More and more young people are feeling disengaged from their work due to feeling undervalued, lacking proper mentorship, and because of a seeming absence of career growth opportunities.
The definition of good work ethic has evolved over the last decade. Gone are the days when employees voluntarily finished a project on a Saturday. Instead, a new study says large numbers of workers are not engaged with their jobs at all. This makes career advancement more difficult, while also harming the overall performance of the company that hired them.
A study by Gallup says employee engagement has fallen dramatically since 2020. Known as workplace apathy, the disconnect between employees and their jobs is most prevalent among young Millennials and Gen Z. The survey of 67,000 people found that only 32 percent are engaged with their work in 2022 compared to 36 percent in 2020.
The share of employees found to be actively disengaged has risen since 2020, while those considered not engaged stayed the same. According to NPR, work engagement steadily increased after the Great Depression. But after the pandemic, it started to fall. This is largely due to people under 35 feeling less heard and cared about at their jobs.
When asked to elaborate, the younger demographic said they don’t have mentors to encourage their development at work. There are also fewer opportunities to learn and grow. Speaking about workplace apathy, Gallup’s Chief Workplace Scientist, Jim Harter, said the disconnect can be due to employees becoming a little bit more like gig workers.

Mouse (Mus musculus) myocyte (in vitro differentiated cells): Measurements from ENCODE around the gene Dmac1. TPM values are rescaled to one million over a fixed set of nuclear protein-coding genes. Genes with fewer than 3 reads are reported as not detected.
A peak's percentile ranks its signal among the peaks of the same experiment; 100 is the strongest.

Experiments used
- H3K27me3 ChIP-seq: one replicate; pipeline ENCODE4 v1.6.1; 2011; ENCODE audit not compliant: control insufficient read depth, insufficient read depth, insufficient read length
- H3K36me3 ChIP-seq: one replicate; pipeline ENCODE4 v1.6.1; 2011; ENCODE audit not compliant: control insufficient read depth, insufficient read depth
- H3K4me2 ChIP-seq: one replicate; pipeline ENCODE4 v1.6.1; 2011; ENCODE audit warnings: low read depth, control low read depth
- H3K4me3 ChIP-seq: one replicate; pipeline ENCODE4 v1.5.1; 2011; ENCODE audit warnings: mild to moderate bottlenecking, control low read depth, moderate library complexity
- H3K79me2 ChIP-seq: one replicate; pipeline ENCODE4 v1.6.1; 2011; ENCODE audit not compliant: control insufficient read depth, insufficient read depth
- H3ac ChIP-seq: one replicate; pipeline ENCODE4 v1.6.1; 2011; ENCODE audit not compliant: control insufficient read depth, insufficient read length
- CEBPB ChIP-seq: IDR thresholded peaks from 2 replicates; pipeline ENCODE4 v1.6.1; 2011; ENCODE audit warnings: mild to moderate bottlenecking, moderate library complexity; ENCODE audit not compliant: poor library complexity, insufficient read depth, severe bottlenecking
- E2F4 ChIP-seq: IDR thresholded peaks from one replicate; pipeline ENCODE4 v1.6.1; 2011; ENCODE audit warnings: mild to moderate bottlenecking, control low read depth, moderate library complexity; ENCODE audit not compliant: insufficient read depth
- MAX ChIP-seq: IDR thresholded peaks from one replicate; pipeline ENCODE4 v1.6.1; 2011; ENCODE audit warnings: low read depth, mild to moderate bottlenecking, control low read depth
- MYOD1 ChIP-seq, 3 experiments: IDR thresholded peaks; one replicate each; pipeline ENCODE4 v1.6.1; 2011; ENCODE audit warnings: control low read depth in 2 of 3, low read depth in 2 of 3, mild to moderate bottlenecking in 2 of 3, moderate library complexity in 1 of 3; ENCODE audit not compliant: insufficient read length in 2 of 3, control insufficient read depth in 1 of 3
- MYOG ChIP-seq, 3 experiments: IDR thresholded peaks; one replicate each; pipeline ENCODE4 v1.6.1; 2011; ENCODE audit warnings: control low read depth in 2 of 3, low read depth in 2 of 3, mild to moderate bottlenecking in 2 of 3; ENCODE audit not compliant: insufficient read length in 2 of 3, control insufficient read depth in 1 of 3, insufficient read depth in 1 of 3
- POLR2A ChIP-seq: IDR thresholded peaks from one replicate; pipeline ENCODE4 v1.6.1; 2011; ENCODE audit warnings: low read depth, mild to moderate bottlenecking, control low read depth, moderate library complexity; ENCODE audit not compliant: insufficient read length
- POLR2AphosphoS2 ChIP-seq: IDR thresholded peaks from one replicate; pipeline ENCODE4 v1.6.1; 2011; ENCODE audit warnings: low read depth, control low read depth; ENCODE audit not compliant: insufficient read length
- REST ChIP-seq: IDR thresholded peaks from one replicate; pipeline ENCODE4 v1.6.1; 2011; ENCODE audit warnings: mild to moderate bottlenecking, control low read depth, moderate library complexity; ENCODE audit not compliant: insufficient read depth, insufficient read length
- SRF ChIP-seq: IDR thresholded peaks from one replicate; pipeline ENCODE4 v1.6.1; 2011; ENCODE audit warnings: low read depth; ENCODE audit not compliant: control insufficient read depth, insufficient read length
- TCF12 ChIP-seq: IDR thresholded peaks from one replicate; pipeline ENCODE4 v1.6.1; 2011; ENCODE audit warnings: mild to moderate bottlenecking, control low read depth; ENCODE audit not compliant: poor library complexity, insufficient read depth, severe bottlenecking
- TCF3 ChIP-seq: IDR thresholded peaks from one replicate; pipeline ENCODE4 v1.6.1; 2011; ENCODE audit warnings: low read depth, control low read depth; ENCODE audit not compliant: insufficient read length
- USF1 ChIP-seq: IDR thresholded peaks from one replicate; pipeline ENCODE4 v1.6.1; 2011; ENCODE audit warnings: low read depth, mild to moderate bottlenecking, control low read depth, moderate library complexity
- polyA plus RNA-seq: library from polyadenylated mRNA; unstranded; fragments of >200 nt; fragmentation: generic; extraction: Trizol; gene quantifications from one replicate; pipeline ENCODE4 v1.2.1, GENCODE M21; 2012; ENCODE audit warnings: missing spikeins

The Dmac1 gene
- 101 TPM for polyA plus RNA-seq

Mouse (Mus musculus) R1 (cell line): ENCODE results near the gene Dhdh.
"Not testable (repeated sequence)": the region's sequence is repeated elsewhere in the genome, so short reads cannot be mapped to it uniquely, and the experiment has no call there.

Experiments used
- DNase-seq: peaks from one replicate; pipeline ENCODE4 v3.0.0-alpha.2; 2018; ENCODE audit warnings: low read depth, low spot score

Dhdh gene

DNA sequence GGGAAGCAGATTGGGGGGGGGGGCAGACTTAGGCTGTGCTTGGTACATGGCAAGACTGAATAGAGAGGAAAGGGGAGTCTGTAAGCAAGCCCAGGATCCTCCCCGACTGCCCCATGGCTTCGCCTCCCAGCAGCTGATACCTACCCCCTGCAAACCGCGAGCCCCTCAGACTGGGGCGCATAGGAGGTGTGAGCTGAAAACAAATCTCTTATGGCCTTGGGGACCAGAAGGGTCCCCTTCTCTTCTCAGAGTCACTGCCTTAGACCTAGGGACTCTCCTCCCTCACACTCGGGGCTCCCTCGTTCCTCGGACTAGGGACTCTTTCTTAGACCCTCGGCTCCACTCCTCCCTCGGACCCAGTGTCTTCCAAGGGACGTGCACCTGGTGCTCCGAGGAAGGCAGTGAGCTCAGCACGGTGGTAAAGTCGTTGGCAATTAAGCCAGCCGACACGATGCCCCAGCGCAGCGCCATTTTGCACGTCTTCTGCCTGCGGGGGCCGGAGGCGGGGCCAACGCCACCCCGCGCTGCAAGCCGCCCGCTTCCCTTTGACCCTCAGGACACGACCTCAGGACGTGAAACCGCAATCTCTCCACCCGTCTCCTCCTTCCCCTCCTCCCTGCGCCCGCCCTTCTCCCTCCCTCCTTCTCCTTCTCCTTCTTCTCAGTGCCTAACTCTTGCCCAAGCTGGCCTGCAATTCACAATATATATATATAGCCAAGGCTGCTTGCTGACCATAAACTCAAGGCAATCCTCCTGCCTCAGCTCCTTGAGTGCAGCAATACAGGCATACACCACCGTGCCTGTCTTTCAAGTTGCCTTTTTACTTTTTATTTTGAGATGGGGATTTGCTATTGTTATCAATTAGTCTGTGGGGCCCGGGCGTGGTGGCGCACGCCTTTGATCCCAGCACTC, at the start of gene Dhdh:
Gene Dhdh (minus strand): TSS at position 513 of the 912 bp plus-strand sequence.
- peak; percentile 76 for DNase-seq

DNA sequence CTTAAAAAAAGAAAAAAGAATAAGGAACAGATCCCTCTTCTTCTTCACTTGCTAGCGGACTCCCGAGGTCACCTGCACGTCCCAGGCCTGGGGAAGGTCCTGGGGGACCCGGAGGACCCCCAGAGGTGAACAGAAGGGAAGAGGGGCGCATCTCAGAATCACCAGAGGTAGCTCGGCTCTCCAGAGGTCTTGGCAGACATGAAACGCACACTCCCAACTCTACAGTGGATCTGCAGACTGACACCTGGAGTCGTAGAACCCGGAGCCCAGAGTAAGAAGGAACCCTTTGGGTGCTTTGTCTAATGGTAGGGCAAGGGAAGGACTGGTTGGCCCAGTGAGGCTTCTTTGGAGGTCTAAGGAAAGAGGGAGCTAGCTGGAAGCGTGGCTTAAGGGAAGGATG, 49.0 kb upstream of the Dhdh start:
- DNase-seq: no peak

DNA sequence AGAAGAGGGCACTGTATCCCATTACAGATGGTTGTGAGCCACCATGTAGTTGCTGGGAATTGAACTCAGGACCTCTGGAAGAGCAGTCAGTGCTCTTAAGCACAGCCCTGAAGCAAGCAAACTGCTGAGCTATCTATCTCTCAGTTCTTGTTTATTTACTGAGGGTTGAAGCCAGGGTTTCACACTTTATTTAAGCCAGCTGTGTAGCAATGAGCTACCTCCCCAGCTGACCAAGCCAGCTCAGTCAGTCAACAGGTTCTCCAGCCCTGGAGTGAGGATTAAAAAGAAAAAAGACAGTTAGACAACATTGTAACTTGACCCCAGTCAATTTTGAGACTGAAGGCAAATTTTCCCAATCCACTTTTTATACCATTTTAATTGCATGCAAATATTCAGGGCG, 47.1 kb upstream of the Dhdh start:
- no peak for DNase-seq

By nature, gig work doesn’t breed loyalty or long-term relationships between workers and employers. As a result, people may feel less motivated to put their best selves forward. “In the context of high-performance customer service and retaining your best people… It’s becoming a problem,” Harter said. Additionally, people whose work needs aren’t being met often share their negativity with other people.
That could bring down company morale. Interestingly, engagement is lacking among onsite, hybrid, and fully-remote employees. But the biggest declines were among “remote-ready onsite workers.” Those are staffers who could do their jobs from home but work from the office. However, there are troubling findings with fully remote workers too.
According to the survey, most remote workers are somewhere between engaged and actively disengaged which is similar to quiet quitting. Meanwhile, people across different categories all saw declines in feeling connected to the work and purpose of their organizations. Clarity of expectations was also lower across the groups, NPR reports.
Additionally, the number of people who said their company cares about their overall well-being has fallen to 25 percent. That figure was at about 50 percent early in the pandemic. That’s when many companies introduced all kinds of work accommodations for employees. As quiet quitting and real quitting spikes, Stephanie Frias says companies are having a reckoning.
“I think companies are realizing that feeling appreciated is paramount for people to feel engaged and connected at work,” Frias, who is the Chief People Officer at Lyra Health, told NPR. Feeling engaged is not just about the work. It’s also about instilling meaning in that work, which is something a lot of companies need to rectify. “It will be a journey and a ride,” she said.